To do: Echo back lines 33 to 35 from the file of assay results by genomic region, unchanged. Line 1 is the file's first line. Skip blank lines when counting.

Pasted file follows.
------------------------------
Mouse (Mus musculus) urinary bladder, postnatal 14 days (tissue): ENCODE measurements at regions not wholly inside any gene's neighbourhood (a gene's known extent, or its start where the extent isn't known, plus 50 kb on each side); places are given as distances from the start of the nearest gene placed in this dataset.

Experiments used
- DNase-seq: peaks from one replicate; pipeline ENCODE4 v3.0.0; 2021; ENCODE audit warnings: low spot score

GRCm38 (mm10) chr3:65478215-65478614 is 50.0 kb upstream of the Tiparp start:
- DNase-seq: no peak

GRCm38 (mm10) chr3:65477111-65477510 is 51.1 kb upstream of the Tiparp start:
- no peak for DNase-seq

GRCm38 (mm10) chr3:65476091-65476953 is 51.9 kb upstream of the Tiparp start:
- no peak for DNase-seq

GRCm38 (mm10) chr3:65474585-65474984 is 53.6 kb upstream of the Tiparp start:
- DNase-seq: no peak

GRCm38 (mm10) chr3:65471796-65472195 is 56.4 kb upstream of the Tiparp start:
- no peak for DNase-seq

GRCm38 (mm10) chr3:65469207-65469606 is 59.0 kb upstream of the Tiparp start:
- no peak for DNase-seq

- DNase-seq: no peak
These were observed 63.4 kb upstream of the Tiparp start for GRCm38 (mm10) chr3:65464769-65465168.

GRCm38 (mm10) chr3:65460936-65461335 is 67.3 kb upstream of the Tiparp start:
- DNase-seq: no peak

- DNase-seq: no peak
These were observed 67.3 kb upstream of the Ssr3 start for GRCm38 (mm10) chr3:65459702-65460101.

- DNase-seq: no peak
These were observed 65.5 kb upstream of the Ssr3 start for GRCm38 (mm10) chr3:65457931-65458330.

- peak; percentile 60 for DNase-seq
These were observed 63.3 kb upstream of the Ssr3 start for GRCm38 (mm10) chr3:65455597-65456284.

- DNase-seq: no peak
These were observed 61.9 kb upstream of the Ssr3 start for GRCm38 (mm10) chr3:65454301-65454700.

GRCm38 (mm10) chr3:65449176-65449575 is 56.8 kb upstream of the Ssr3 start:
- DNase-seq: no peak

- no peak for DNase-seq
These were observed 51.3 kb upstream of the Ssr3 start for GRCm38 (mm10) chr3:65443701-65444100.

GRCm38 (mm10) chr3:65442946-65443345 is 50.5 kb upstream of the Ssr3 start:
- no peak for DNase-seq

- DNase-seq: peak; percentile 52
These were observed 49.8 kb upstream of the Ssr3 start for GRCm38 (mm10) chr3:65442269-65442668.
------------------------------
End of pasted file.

- no peak for DNase-seq

- DNase-seq: peak; percentile 52
These were observed 49.8 kb upstream of the Ssr3 start for GRCm38 (mm10) chr3:65442269-65442668.